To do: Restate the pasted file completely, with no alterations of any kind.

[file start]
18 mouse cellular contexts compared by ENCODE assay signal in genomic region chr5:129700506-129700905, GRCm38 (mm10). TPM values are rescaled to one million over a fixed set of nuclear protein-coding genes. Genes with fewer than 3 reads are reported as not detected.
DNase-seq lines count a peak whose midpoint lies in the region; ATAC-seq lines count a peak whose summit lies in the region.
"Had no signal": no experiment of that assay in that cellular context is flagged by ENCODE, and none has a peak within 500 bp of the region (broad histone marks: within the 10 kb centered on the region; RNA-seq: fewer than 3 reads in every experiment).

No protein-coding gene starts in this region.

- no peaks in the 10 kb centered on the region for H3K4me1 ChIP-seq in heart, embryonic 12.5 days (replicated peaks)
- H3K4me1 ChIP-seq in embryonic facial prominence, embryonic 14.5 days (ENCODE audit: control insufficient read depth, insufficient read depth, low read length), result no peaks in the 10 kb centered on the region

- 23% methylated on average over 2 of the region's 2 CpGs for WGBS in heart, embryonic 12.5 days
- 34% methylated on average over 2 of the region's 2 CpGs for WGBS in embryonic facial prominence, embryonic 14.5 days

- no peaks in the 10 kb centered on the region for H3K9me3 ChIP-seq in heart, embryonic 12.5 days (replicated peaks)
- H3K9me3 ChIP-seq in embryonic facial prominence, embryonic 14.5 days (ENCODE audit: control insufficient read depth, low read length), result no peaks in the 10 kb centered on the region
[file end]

18 mouse cellular contexts compared by ENCODE assay signal in genomic region chr5:129700506-129700905, GRCm38 (mm10). TPM values are rescaled to one million over a fixed set of nuclear protein-coding genes. Genes with fewer than 3 reads are reported as not detected.
DNase-seq lines count a peak whose midpoint lies in the region; ATAC-seq lines count a peak whose summit lies in the region.
"Had no signal": no experiment of that assay in that cellular context is flagged by ENCODE, and none has a peak within 500 bp of the region (broad histone marks: within the 10 kb centered on the region; RNA-seq: fewer than 3 reads in every experiment).

No protein-coding gene starts in this region.

- no peaks in the 10 kb centered on the region for H3K4me1 ChIP-seq in heart, embryonic 12.5 days (replicated peaks)
- H3K4me1 ChIP-seq in embryonic facial prominence, embryonic 14.5 days (ENCODE audit: control insufficient read depth, insufficient read depth, low read length), result no peaks in the 10 kb centered on the region

- 23% methylated on average over 2 of the region's 2 CpGs for WGBS in heart, embryonic 12.5 days
- 34% methylated on average over 2 of the region's 2 CpGs for WGBS in embryonic facial prominence, embryonic 14.5 days

- no peaks in the 10 kb centered on the region for H3K9me3 ChIP-seq in heart, embryonic 12.5 days (replicated peaks)
- H3K9me3 ChIP-seq in embryonic facial prominence, embryonic 14.5 days (ENCODE audit: control insufficient read depth, low read length), result no peaks in the 10 kb centered on the region